President Donald Trump singled out for attack a trio of Senate Democrats who have been among Brett Kavanaugh’s biggest critics, stirring up conservative support for his embattled Supreme Court nominee as he stressed to voters here the importance of keeping the Senate in GOP control this November.
As Kavanaugh’s fate hangs in the balance, Trump used his stump speech on behalf of Tennessee Senate candidate Marsha Blackburn to warn the crowd that Democrats are “trying to destroy a very fine person, and we can’t let it happen.”
Trump attacked Sen. Cory Booker, D-N.J., arguing that he “destroyed Newark” while serving as mayor of New Jersey’s largest city. Trump went after Sen. Richard Blumenthal, D-Conn., whom he derisively called “Da Nang Blumenthal” stemming from a controversy in 2010 when Blumenthal came under severe criticism for exaggerating his service during the Vietnam War.
And as he had repeatedly done in recent days, Trump chastised Sen. Dianne Feinstein, D-Calif., for keeping private the allegation against Kavanaugh from Christine Blasey Ford, who accused Kavanaugh of sexually assaulting her when they were teenagers. Feinstein, Blumenthal and Booker all sit on the Senate Judiciary Committee, and Feinstein has said she kept Ford’s allegation private at her request.
“The Democrats only know how to obstruct, demolish and destroy,” Trump told a raucous crowd here. “As we’ve seen in recent weeks, Democrats are willing to do anything and to hurt anyone to get their way, like they’re doing with Judge Kavanaugh.”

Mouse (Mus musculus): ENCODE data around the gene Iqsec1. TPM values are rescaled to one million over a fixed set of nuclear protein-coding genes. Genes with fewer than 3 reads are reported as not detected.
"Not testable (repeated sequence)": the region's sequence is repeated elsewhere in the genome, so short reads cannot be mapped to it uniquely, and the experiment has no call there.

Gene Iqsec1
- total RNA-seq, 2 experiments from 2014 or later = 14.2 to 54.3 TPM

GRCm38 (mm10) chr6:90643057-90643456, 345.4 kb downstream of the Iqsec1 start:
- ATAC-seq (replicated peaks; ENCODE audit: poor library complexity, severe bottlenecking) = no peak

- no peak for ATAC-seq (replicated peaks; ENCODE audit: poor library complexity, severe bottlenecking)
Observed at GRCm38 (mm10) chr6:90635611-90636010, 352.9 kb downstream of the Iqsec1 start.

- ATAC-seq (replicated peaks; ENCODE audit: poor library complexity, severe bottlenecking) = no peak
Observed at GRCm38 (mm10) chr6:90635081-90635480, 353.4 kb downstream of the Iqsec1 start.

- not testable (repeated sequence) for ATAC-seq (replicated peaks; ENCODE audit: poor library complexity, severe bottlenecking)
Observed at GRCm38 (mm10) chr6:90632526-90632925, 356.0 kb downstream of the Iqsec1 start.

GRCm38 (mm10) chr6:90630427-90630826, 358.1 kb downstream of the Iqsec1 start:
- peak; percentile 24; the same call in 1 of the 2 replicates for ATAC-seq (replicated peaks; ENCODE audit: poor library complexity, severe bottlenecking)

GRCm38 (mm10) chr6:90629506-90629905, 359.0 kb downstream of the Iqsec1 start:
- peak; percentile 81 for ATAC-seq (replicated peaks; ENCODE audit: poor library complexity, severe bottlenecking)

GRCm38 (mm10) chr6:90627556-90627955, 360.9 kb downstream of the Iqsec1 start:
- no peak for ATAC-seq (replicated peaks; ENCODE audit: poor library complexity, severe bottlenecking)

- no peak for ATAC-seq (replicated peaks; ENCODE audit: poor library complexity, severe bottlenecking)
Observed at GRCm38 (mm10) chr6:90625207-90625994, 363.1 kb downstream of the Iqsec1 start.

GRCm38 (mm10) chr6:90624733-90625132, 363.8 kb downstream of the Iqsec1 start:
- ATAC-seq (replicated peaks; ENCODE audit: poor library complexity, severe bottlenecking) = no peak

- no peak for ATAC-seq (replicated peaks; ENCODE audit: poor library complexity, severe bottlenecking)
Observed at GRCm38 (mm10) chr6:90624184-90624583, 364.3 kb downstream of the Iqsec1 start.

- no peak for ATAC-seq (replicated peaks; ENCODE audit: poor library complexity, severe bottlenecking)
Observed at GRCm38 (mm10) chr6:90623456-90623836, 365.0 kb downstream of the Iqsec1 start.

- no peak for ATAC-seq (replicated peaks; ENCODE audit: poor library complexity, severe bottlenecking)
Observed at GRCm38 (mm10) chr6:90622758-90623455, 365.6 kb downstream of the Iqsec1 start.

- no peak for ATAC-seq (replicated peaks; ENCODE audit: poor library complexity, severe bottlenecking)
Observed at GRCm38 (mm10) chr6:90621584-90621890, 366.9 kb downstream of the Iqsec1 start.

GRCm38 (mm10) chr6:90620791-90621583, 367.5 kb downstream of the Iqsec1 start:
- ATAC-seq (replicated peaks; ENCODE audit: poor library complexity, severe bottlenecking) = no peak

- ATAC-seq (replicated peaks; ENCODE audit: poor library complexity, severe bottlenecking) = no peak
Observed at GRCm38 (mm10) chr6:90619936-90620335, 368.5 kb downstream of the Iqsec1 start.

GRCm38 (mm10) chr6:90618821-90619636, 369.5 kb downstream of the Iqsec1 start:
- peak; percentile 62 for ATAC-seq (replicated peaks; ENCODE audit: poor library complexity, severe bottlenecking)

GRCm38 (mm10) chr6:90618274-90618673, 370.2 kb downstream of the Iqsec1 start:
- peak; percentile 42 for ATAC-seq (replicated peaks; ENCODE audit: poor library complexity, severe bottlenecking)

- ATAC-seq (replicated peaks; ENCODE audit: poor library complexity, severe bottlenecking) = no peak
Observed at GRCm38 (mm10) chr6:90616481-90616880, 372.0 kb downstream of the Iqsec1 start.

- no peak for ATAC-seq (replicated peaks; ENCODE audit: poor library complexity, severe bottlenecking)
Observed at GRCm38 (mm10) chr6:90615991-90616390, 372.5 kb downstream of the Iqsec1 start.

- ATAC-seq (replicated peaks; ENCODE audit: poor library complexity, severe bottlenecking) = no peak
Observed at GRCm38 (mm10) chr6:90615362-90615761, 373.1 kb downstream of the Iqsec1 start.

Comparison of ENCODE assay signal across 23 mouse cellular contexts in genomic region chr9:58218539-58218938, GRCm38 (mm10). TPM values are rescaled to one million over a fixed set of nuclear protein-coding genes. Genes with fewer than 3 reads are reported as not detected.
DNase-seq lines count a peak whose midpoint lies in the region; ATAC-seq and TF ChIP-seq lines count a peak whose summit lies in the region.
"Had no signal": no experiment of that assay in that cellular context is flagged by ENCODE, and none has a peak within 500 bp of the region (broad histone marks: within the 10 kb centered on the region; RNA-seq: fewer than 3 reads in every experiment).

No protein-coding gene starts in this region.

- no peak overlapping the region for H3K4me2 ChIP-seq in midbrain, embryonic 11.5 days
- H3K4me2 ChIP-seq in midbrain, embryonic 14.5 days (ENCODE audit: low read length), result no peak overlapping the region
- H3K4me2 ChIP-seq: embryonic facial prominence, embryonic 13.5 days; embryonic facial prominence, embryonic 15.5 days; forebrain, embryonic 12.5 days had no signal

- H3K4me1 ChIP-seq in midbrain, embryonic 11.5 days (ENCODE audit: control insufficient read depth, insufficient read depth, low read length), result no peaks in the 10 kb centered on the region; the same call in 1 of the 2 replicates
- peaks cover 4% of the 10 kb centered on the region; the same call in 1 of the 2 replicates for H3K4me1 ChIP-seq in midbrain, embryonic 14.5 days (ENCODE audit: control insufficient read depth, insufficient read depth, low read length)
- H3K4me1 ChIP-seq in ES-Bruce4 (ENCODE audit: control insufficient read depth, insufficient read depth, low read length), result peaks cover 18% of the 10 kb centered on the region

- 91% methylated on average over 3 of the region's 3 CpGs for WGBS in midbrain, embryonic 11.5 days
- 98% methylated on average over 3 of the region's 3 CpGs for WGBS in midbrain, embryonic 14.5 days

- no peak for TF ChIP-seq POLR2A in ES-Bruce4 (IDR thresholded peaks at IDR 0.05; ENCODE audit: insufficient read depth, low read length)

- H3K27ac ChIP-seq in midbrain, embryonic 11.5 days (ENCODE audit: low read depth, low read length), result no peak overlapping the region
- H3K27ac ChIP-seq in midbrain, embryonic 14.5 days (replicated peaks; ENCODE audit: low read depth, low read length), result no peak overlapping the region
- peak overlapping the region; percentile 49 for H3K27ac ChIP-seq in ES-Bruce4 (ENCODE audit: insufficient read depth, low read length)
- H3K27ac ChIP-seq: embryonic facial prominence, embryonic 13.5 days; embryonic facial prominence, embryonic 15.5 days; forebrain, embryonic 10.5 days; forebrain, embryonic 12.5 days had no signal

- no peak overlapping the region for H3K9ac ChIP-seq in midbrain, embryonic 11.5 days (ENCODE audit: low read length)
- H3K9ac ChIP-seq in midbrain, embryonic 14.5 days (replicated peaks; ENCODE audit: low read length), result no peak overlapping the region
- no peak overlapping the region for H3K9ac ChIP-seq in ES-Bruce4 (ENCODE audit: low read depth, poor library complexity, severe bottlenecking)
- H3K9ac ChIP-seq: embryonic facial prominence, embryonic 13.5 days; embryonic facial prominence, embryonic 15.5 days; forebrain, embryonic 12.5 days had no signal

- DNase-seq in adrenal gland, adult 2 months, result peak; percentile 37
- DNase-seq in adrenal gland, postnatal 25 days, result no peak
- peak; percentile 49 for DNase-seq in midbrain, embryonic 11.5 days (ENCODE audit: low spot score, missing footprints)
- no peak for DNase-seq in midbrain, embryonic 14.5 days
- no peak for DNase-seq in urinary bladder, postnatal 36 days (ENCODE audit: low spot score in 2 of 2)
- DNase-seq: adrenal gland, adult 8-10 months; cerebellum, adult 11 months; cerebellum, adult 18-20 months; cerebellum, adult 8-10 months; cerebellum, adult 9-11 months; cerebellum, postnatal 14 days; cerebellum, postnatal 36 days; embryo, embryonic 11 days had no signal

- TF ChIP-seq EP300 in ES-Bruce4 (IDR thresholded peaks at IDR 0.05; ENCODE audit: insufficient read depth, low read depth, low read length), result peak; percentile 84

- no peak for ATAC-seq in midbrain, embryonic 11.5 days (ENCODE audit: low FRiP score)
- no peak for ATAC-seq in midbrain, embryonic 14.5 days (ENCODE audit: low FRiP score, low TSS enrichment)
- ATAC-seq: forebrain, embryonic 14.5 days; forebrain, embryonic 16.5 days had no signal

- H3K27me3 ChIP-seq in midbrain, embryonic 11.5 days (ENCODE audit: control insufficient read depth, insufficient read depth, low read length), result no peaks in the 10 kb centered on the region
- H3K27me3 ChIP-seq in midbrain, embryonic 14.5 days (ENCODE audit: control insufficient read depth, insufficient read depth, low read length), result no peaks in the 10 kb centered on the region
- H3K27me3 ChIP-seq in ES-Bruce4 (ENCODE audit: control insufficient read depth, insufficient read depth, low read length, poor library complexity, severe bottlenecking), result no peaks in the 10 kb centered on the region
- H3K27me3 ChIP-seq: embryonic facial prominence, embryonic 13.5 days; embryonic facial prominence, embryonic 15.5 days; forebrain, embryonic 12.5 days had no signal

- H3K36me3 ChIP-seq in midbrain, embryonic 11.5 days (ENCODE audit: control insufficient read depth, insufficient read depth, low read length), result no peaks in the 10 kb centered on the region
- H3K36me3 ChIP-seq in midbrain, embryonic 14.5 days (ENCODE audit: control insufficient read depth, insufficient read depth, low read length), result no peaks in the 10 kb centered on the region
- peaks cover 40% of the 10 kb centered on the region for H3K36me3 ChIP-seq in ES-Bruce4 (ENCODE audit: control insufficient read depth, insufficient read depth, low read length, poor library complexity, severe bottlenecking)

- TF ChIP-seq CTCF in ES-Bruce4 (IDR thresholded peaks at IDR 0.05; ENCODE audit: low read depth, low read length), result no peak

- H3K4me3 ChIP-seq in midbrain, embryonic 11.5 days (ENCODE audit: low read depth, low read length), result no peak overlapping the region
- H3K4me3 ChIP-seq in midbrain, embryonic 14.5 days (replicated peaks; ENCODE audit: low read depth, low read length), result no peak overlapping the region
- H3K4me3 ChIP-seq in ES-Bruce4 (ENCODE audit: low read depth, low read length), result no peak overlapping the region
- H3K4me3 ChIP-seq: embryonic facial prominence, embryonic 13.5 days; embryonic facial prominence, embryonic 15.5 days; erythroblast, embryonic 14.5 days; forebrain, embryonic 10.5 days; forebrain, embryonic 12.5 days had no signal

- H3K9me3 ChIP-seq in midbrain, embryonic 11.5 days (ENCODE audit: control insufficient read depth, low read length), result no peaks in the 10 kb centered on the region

Trump added: “They’ve been trying to destroy him since the very first second he was announced.”
Most people in the boisterous crowd in Johnson City, the home of East Tennessee State University, stayed on their feet for Trump’s hour-long speech, which touched on recent news about Kavanaugh, the trade deal with Canada and Mexico, and campaign-trail classics, like criticizing the media and building the wall at the U.S.-Mexico border.
When Trump declared Kavanaugh a “good man” with “great intellect,” a woman in a red sparkly cowboy hat waved her pink “Women for Trump” sign in the air.
When he said that the Democratic Party has been “completely taken over by the resistance,” several people in the audience shouted, “Communists!”
And when Trump decried the “fake news media,” many in the crowd turned toward the press risers and booed. Rick Wood, who came to the rally from North Carolina in a “FNN – Fake News Network” T-shirt, gave a thumbs down and shook his head.
Trump’s Monday night rally in Tennessee is the first of four rallies this week. In addition to the rally here, Trump also headlined a fundraiser for Blackburn, who is locked in a competitive battle with former governor Phil Bredesen, D, for the seat of retiring Sen. Bob Corker, R.
Trump won the state by 26 percentage points in 2016. But Bredesen has narrowed the gap with Blackburn by distancing himself from national Democrats. A CNN poll last month showed Bredesen garnering the support of 50 percent of likely voters; Blackburn took 45 percent.
Later this week, Trump has scheduled rallies for Republican candidates in Mississippi, Minnesota and Kansas as part of a campaign-trail blitz one month ahead of the midterm elections.
(c) 2018, The Washington Post · Rachel Chason, Seung Min Kim